Monday, December 12, 2005


The National Board of Review, traditionally the first group to hand out prizes and get the 2005 awards season underway, was tardy this year due to some internal strife not worth rehashing, but nobody’s even sure why anyone should much care whether this National Board of film historians, students and historians gets around to Reviewing or not (or even exactly who they are).

So it was left to the Los Angeles Film Critics Association to lead off the year’s back-patting, which they did Saturday by announcing Brokeback Mountain as their choice for Best Film of 2005. David Cronenberg’s A History of Violence was the runner-up. Here’s the way the rest of the awards were parceled out in Los Angeles:

DIRECTOR: Ang Lee, Brokeback Mountain
- Runner-up: David Cronenberg, A History of Violence
ACTRESS: Vera Farmiga, Down to the Bone (now playing in Los Angeles at the Laemmle Monica in Santa Monica)
- Runner-up: Judi Dench, Mrs. Henderson Presents
ACTOR: Phillip Seymour Hoffman, Capote
- Runner-up: Heath Ledger, Brokeback Mountain
Capote by Dan Futterman
The Squid and the Whale by Noah Baumbach
SUPPORTING ACTRESS: Catherine Keener, Capote, The Ballad of Jack and Rose, The 40 Year Old Virgin and The Interpreter
- Runner-up: Amy Adams, Junebug
SUPPORTING ACTOR: William Hurt, A History of Violence
- Runner-up: Frank Langella, Good Night, And Good Luck
FOREIGN LANGUAGE FILM: Caché directed by Michael Haneke
- Runner-up: 2046 directed by Wong Kar Wai
DOCUMENTARY/NON-FICTION FILM: Grizzly Man directed by Werner Herzog
- Runner-up: Enron: The Smartest Guys in the Room, directed by Alex Gibney
PRODUCTION DESIGN: William Chang, 2046
- Runner-up: Jim Bissell, Good Night, And Good Luck
ANIMATION: Wallace & Gromit: The Curse of the Were-Rabbit (Nick Park and Steve Box)
MUSIC/SCORE: Joe Hisaishi, Youmi Kimura, Howl’s Moving Castle
- Runner-up: Ryuichi Sakamoto, Tony Takitani
CINEMATOGRAPHY: Robert Elswit, Good Night, And Good Luck
- Runner-up: Christopher Doyle, Kwan Pun Leung, & Yiu-Fai Lai, 2046
NEW GENERATION: Terrence Howard
INDEPENDENT/EXPERIMENTAL: La Commune (Paris, 1871) directed by Peter Watkins
To Film critic Kevin Thomas for his contributions to film culture in Los Angeles.
To David Shepard, Bruce Posner and the Anthology Film Archive to honor “Unseen Cinema”, an eight-disc set DVD collection of avant-garde, underground films from 1894-1941.

The Los Angeles Film Critics awards ceremony will be held January 17 at the Park Hyatt Hotel in Los Angeles.

Over on the East Coast (do any hipsters call it the Right Coast, or would that carry too many unwelcome political implications?), Brokeback Mountain also headed the New York Film Critics Circle's annual list, released this morning, as the year's best film. The NYFCC also honored the movie with a prize for Ang Lee as best director and Heath Ledger as best actor. Critics voting within the New York group reported that A History of Violence, The Squid and the Whale and Capote were all close in the voting for best picture.

Other awards given by the New York Film Critics Circle this morning:

Best Actress: Reese Witherspoon, Walk the Line (Whoo-hoo! My pick so far!- Ed.)

Best Supporting Actress: Maria Bello, A History of Violence (Again, whoo-hoo!- Ed.)

Best Supporting Actor: William Hurt, A History of Violence (Is Viggo cursing Heath right now? Not to mention how Joaquin must feel!- Ed.)

Best Screenplay: Noah Baumbach, The Squid and the Whale

Best First-Time Direction: Bennett Miller, Capote.

Best Documentary: (tie) Grizzly Man and The White Diamond, both directed by Werner Herzog

Best Foreign Film: 2046

Best Cinematography: 2046

Best Animated Film: Howl's Moving Castle

The New York Film Critics Online checked in over the weekend as well, voting The Squid and the Whale as 2005’s best film. The rest of the NYFCO picks went a little something like this:

Fernando Meirelles, The Constant Gardener

Philip Seymour Hoffman, Capote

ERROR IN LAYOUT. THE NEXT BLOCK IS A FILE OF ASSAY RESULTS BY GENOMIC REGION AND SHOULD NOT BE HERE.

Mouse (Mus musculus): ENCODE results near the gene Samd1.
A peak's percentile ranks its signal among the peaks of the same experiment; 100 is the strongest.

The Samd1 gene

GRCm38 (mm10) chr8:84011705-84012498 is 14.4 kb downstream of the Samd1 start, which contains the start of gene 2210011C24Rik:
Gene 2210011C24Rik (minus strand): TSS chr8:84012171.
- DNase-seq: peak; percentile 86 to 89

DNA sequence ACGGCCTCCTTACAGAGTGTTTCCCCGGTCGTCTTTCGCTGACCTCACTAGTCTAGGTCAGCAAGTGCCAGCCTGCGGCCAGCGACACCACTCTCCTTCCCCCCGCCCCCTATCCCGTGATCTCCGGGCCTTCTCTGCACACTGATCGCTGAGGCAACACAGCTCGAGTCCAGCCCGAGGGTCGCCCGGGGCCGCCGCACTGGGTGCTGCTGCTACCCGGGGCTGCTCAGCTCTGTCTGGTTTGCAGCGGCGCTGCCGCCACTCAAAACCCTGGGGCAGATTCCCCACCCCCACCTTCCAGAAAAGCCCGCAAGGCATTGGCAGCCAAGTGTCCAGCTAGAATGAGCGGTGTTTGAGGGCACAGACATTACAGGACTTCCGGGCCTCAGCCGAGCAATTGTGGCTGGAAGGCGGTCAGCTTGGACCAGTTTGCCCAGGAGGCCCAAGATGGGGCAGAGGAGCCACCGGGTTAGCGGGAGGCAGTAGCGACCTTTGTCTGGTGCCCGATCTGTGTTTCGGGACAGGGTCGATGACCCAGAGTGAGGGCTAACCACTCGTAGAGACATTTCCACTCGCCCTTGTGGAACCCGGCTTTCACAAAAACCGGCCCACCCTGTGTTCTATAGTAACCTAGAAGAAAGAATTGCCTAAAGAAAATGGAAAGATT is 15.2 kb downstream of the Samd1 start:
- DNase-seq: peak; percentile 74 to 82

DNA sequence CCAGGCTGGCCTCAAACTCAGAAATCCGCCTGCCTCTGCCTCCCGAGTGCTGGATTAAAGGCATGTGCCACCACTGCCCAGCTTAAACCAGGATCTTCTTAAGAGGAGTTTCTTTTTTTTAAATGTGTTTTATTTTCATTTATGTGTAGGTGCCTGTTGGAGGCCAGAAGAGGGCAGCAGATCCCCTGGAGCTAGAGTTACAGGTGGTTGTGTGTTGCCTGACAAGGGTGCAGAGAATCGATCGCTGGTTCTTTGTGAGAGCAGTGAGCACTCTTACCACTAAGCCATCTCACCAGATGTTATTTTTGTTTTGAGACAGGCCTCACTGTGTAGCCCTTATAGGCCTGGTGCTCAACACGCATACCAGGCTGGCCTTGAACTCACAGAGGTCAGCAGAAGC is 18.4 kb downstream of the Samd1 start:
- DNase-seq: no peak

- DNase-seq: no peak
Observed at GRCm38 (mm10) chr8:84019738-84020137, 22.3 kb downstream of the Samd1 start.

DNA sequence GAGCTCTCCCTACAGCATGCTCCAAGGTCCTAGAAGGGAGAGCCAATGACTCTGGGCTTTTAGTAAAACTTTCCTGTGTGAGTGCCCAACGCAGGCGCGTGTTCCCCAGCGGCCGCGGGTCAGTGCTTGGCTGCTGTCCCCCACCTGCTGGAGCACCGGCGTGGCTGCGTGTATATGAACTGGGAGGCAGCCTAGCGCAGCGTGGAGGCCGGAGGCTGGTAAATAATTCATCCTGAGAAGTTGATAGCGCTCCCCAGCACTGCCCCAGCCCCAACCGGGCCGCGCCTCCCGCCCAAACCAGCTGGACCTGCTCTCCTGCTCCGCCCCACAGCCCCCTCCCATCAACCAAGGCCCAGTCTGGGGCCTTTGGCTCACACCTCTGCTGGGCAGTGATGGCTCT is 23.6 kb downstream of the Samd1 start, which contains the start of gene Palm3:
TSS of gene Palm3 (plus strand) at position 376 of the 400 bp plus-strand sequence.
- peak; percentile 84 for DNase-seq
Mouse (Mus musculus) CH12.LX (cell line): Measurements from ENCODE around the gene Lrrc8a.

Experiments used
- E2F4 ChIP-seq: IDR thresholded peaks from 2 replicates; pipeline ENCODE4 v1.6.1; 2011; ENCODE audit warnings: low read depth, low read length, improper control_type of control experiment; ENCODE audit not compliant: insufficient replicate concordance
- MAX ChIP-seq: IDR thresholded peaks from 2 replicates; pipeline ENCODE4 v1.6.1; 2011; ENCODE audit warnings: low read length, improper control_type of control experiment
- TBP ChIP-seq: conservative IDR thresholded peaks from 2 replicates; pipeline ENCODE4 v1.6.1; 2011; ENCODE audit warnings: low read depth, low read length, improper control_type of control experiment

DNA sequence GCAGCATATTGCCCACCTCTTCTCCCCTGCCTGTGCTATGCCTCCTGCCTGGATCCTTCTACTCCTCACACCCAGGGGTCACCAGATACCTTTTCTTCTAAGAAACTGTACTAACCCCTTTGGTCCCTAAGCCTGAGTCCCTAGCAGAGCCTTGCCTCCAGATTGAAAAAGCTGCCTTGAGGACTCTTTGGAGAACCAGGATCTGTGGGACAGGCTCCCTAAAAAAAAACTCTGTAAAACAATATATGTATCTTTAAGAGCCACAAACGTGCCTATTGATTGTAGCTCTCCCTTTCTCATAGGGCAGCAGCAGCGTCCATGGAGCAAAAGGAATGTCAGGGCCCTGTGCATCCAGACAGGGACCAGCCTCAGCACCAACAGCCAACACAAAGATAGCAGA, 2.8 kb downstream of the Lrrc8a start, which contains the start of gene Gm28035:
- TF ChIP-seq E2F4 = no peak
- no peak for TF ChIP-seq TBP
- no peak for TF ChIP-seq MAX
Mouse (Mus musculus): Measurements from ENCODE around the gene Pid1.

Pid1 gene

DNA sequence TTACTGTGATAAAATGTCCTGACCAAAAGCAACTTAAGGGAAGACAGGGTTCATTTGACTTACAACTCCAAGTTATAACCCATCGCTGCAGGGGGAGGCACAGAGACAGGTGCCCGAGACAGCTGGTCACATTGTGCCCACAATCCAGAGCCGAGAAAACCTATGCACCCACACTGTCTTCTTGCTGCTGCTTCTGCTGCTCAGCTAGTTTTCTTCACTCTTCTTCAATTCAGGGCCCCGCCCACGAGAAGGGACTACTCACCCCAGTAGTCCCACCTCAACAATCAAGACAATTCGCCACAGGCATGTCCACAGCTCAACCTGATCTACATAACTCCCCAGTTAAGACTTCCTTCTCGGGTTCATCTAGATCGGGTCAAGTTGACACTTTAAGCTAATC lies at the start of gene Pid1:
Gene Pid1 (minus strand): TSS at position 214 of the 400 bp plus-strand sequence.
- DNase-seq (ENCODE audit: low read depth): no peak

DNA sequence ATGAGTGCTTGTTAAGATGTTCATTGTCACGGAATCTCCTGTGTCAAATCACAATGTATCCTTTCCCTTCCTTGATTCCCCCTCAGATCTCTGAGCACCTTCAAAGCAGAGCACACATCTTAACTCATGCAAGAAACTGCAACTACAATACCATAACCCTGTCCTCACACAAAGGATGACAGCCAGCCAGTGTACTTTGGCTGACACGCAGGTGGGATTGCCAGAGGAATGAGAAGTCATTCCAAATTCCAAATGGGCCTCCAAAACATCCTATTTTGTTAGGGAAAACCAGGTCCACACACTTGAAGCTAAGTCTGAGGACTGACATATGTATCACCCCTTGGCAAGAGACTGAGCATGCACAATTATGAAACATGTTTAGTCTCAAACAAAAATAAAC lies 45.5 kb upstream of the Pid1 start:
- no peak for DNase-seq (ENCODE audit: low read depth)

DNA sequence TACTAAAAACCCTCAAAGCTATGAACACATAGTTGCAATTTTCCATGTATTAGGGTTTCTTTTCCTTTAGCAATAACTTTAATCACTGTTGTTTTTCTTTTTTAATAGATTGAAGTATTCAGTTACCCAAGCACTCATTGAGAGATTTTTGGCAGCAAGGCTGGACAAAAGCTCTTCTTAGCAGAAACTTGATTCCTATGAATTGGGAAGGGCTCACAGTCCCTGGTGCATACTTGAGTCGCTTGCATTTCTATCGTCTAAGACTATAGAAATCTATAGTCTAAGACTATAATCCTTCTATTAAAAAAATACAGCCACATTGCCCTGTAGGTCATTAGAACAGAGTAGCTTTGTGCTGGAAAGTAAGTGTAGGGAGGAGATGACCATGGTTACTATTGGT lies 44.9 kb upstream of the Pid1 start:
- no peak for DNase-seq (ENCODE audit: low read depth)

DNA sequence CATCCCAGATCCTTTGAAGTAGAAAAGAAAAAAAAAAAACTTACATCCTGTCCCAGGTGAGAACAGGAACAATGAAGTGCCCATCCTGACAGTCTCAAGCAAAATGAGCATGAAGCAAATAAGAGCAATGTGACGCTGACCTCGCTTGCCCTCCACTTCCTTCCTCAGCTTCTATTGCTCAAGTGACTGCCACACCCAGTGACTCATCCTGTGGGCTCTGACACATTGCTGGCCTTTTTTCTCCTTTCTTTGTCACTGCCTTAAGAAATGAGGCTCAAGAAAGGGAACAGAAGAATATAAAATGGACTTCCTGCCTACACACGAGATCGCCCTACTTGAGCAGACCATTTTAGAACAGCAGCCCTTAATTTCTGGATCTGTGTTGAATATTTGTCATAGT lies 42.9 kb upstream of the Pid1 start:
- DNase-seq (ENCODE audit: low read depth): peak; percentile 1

Keira Knightley, Pride & Prejudice

Oliver Platt, Casanova

Amy Adams, Junebug

Crash, Paul Haggis


Grizzly Man

March of the Penguins

Wallace & Gromit and The Curse of the Were-rabbit

Terrence Howard, Hustle & Flow, Get Rich or Die Tryin’, Crash, Four Brothers

Paul Haggis, Crash

BEST NINE FILMS (Alphabetical)
The Best of Youth
Brokeback Mountain
The Constant Gardener
Good Night, and Good Luck
The Squid and the Whale

Finally, those belated National Board of Review picks:
BEST PICTURE: Good Night, and Good Luck.
BEST DIRECTOR: Ang Lee, Brokeback Mountain
BESTACTOR: Philip Seymour Hoffman, Capote
BESTACTRESS: Felicity Huffman, Transamerica
BEST SUPPORTING ACTOR: Jake Gyllenhaal, Brokeback Mountain
BEST SUPPORTING ACTRESS: Going Li, Memoirs of a Geisha
BEST ENSEMBLE: Mrs. Henderson Presents
BREAKTHROUGH PERFOMRANCE: Terrence Howard, Hustle & Flow, Crash, Get Rich or Die Tryin'
BEST ORIGINAL SCREENPLAY: Noah Baumbach, The Squid and the Whale
THE YEAR’S TOP 10 FILMS (in alphabetical order): Brokeback Mountain, Capote, Crash, A History of Violence, Match Point, Memoirs of a Geisha, Munich, Syriana and Walk the Line.


Anonymous said...

Thanks for the update! Funny: I'd never even heard of "Down to the Bone" or what's-her-name until I read in this morning's Chronicle that she won the best actress prize from the L.A. Film Critics--and then I saw the listing at the Roxie: Starts Friday: What's-Her-Name in "Down to the Bone."

Glad to see the recognition for "Squid and the Whale." Haven't seen "I Walk the Line"--yet, but I want to. Would like to see "Brokeback Mountain," but I reckon Mrs. Blaaagh ain't too enthusiastic about it, and I ain't goin' in to see that thang by myself. 'Sides, it ain't playing on my side o' the bay. Reckon I'll look forward to "King Kong" for the time being.

Anonymous said...

Oh yeah, and I thought "A History of Violence" was great, but I was surprised to see William Hurt get all this attention; guess it was because the role was such a departure from his usual shtick.

Roscoe said...

They all seem fine to me, I really hate to see no love for Cinderella Man though. Seems like this movie is just out in the wrong year because I feel it such an amazing film who's actors really make you feel something, but meh I guess thats just my opinion.

I'm so incredibly angry! Brokeback Mountain isn't playing in Bakersfield so a friend and I went to LA because i had an audition for some television show and afterwards we were going to go check it out. We got there after about 2 hours of being lost in traffic and every single showing was sold out. My anger was matched only by my hunger.